Biomechanical analysis of the pectoralis major tendon and comparison of techniques for tendo-osseous repair

Am J Sports Med. 2012 Aug;40(8):1887-94. doi: 10.1177/0363546512452849. Epub 2012 Jul 9.

Abstract

Background: Various described surgical techniques exist for the repair of pectoralis major ruptures at the tendo-osseous junction. It is unclear how these techniques restore the native properties of the pectoralis major tendon because its biomechanical properties have not been described.

Hypothesis: All repairs will have lower initial biomechanical profiles than the native attachment, and transosseous sutures will demonstrate improved initial biomechanical performance compared with anchors or buttons.

Study design: Controlled laboratory study.

Methods: Twenty-four fresh-frozen cadaveric shoulders were randomized to 4 equal groups, including 3 experimental repair groups and 1 control group of intact pectoralis major tendons. The characteristics of the native anatomic footprint were recorded, and the experimental groups underwent pectoralis detachment, followed by subsequent repair. The restoration of the anatomic footprint was recorded. All specimens were tested with cyclic loading and load-to-failure protocols with load, displacement, and optical marker data simultaneously collected.

Results: Under cyclic loading, the intact specimens demonstrated a significantly higher secant stiffness (74.8 ± 1.6 N/mm) than the repair groups (endosteal Pec Button [PB], 46.2 ± 6.4 N/mm; suture anchor [SA], 45.9 ± 8.7 N/mm; transosseous [TO], 44.2 ± 5.5 N/mm). Measured as a percentage change, the PB and SA groups showed a significantly higher initial excursion than the intact group (PB, 24.0% ± 11.7%; SA, 17.5% ± 6.9%; intact, 2.2% ± 1.0%), and the PB group demonstrated a significantly higher cyclic elongation than the intact group (PB, 7.5% ± 2.9%; intact, 1.5% ± 1.5%). Under load-to-failure testing, the intact group showed a significantly greater maximum load (1454.8 ± 795.7 N) and linear stiffness (221.0 ± 111.7 N/mm) than the 3 repair groups (PB, 353.5 ± 88.3 N and 63.5 ± 6.9 N/mm; SA, 292.0 ± 73.3 N and 77.0 ± 7.8 N/mm; TO, 359.2 ± 110.4 N and 64.5 ± 14.1 N/mm, respectively). All repair constructs failed via suture pulling through the tendon.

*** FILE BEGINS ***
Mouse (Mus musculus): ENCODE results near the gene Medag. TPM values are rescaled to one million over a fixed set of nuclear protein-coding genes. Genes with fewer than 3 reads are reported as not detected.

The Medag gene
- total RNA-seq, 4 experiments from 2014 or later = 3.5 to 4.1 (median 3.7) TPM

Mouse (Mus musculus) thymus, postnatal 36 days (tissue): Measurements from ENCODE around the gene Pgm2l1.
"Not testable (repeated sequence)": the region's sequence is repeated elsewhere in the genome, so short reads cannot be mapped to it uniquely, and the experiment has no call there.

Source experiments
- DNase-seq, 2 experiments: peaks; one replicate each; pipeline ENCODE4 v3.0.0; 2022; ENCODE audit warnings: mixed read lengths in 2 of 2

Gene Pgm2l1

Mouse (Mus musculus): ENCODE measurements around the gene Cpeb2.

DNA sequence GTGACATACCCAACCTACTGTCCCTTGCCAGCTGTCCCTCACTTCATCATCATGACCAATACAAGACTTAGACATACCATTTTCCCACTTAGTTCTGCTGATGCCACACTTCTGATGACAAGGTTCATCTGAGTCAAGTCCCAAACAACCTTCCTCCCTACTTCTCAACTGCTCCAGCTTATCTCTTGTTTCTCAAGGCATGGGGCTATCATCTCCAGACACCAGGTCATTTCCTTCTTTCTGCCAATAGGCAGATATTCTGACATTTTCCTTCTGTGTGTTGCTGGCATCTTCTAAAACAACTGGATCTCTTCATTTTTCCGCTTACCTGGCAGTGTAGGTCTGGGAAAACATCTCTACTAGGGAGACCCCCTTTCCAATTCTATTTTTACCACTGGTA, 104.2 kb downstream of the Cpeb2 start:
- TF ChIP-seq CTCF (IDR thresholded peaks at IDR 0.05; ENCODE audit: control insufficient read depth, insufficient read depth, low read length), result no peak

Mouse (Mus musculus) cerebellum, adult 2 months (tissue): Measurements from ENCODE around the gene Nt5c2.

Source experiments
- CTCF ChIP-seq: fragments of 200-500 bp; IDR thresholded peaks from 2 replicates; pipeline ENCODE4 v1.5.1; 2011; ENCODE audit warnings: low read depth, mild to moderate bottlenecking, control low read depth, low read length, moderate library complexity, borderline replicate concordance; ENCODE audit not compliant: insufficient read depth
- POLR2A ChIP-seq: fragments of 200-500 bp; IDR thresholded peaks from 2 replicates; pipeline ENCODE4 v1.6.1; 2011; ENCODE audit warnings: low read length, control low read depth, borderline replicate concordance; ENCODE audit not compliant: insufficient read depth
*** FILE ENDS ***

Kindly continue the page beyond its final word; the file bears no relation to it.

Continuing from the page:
Conclusion: The biomechanical characteristics of the transosseous repair, suture anchors, or Pec Button repair were inferior to those of the native pectoralis tendon. There was no significant difference in any of the biomechanical outcomes among the repair groups. Further refinement and evaluation of suture technique and configuration in pectoralis major repair should be considered.

Clinical relevance: Transosseous repair, suture anchors, and endosteal Pec Buttons appear to confer similar biomechanical integrity for pectoralis major repair. Restricting early activities to thresholds below the identified failure loads seems prudent until soft tissue healing to bone is reliably achieved.

Publication types

  • Comparative Study
  • Research Support, Non-U.S. Gov't

MeSH terms

  • Biomechanical Phenomena
  • Cadaver
  • Humans
  • Humerus / surgery*
  • Pectoralis Muscles / physiopathology
  • Pectoralis Muscles / surgery*
  • Plastic Surgery Procedures / instrumentation
  • Plastic Surgery Procedures / methods*
  • Rupture
  • Suture Techniques
  • Tendon Injuries / physiopathology
  • Tendon Injuries / surgery*
  • Tendons / surgery*